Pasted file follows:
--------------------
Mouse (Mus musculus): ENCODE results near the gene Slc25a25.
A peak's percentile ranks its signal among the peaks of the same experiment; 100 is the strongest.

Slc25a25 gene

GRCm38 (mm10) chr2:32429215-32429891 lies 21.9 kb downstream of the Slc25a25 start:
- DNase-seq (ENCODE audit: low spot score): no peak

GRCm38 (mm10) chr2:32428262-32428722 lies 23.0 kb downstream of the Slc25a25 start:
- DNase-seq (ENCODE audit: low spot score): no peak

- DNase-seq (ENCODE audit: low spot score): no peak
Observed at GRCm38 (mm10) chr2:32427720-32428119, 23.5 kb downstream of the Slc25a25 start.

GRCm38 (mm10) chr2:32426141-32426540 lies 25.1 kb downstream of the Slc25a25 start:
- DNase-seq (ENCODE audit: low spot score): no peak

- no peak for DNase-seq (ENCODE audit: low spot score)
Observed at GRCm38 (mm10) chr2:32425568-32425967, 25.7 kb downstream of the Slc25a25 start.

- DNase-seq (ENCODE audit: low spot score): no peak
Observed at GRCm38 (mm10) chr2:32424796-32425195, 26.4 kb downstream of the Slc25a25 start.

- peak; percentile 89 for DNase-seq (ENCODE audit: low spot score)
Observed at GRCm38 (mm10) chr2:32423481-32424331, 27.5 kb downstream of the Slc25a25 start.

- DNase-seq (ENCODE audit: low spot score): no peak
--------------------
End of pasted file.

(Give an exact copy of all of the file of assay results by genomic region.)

Mouse (Mus musculus): ENCODE results near the gene Slc25a25.
A peak's percentile ranks its signal among the peaks of the same experiment; 100 is the strongest.

Slc25a25 gene

GRCm38 (mm10) chr2:32429215-32429891 lies 21.9 kb downstream of the Slc25a25 start:
- DNase-seq (ENCODE audit: low spot score): no peak

GRCm38 (mm10) chr2:32428262-32428722 lies 23.0 kb downstream of the Slc25a25 start:
- DNase-seq (ENCODE audit: low spot score): no peak

- DNase-seq (ENCODE audit: low spot score): no peak
Observed at GRCm38 (mm10) chr2:32427720-32428119, 23.5 kb downstream of the Slc25a25 start.

GRCm38 (mm10) chr2:32426141-32426540 lies 25.1 kb downstream of the Slc25a25 start:
- DNase-seq (ENCODE audit: low spot score): no peak

- no peak for DNase-seq (ENCODE audit: low spot score)
Observed at GRCm38 (mm10) chr2:32425568-32425967, 25.7 kb downstream of the Slc25a25 start.

- DNase-seq (ENCODE audit: low spot score): no peak
Observed at GRCm38 (mm10) chr2:32424796-32425195, 26.4 kb downstream of the Slc25a25 start.

- peak; percentile 89 for DNase-seq (ENCODE audit: low spot score)
Observed at GRCm38 (mm10) chr2:32423481-32424331, 27.5 kb downstream of the Slc25a25 start.

- DNase-seq (ENCODE audit: low spot score): no peak